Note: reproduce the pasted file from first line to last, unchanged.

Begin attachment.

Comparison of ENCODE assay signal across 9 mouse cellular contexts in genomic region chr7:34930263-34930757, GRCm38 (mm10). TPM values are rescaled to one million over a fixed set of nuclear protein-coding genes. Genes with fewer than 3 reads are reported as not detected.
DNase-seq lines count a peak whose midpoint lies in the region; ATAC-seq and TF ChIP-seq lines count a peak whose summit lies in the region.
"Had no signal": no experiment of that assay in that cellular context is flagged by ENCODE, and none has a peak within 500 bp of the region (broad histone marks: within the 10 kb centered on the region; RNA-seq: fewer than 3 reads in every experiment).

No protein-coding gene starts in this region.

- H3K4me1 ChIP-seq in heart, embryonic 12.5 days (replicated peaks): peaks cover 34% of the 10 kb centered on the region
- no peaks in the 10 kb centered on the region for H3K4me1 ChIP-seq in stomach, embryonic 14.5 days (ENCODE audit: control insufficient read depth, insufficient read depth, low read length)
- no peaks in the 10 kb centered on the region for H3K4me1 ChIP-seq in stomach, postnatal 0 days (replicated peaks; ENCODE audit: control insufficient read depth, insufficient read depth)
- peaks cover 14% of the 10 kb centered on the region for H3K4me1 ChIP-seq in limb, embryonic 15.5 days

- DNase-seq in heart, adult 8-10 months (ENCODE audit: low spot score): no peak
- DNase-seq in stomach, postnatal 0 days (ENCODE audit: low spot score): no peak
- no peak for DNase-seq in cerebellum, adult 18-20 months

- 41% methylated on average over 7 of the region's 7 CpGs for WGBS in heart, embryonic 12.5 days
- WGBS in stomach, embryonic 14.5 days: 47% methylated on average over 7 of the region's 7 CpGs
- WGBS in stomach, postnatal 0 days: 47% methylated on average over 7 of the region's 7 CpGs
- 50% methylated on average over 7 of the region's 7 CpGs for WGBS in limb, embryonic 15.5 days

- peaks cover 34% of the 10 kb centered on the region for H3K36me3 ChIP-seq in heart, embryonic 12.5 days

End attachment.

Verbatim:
Comparison of ENCODE assay signal across 9 mouse cellular contexts in genomic region chr7:34930263-34930757, GRCm38 (mm10). TPM values are rescaled to one million over a fixed set of nuclear protein-coding genes. Genes with fewer than 3 reads are reported as not detected.
DNase-seq lines count a peak whose midpoint lies in the region; ATAC-seq and TF ChIP-seq lines count a peak whose summit lies in the region.
"Had no signal": no experiment of that assay in that cellular context is flagged by ENCODE, and none has a peak within 500 bp of the region (broad histone marks: within the 10 kb centered on the region; RNA-seq: fewer than 3 reads in every experiment).

No protein-coding gene starts in this region.

- H3K4me1 ChIP-seq in heart, embryonic 12.5 days (replicated peaks): peaks cover 34% of the 10 kb centered on the region
- no peaks in the 10 kb centered on the region for H3K4me1 ChIP-seq in stomach, embryonic 14.5 days (ENCODE audit: control insufficient read depth, insufficient read depth, low read length)
- no peaks in the 10 kb centered on the region for H3K4me1 ChIP-seq in stomach, postnatal 0 days (replicated peaks; ENCODE audit: control insufficient read depth, insufficient read depth)
- peaks cover 14% of the 10 kb centered on the region for H3K4me1 ChIP-seq in limb, embryonic 15.5 days

- DNase-seq in heart, adult 8-10 months (ENCODE audit: low spot score): no peak
- DNase-seq in stomach, postnatal 0 days (ENCODE audit: low spot score): no peak
- no peak for DNase-seq in cerebellum, adult 18-20 months

- 41% methylated on average over 7 of the region's 7 CpGs for WGBS in heart, embryonic 12.5 days
- WGBS in stomach, embryonic 14.5 days: 47% methylated on average over 7 of the region's 7 CpGs
- WGBS in stomach, postnatal 0 days: 47% methylated on average over 7 of the region's 7 CpGs
- 50% methylated on average over 7 of the region's 7 CpGs for WGBS in limb, embryonic 15.5 days

- peaks cover 34% of the 10 kb centered on the region for H3K36me3 ChIP-seq in heart, embryonic 12.5 days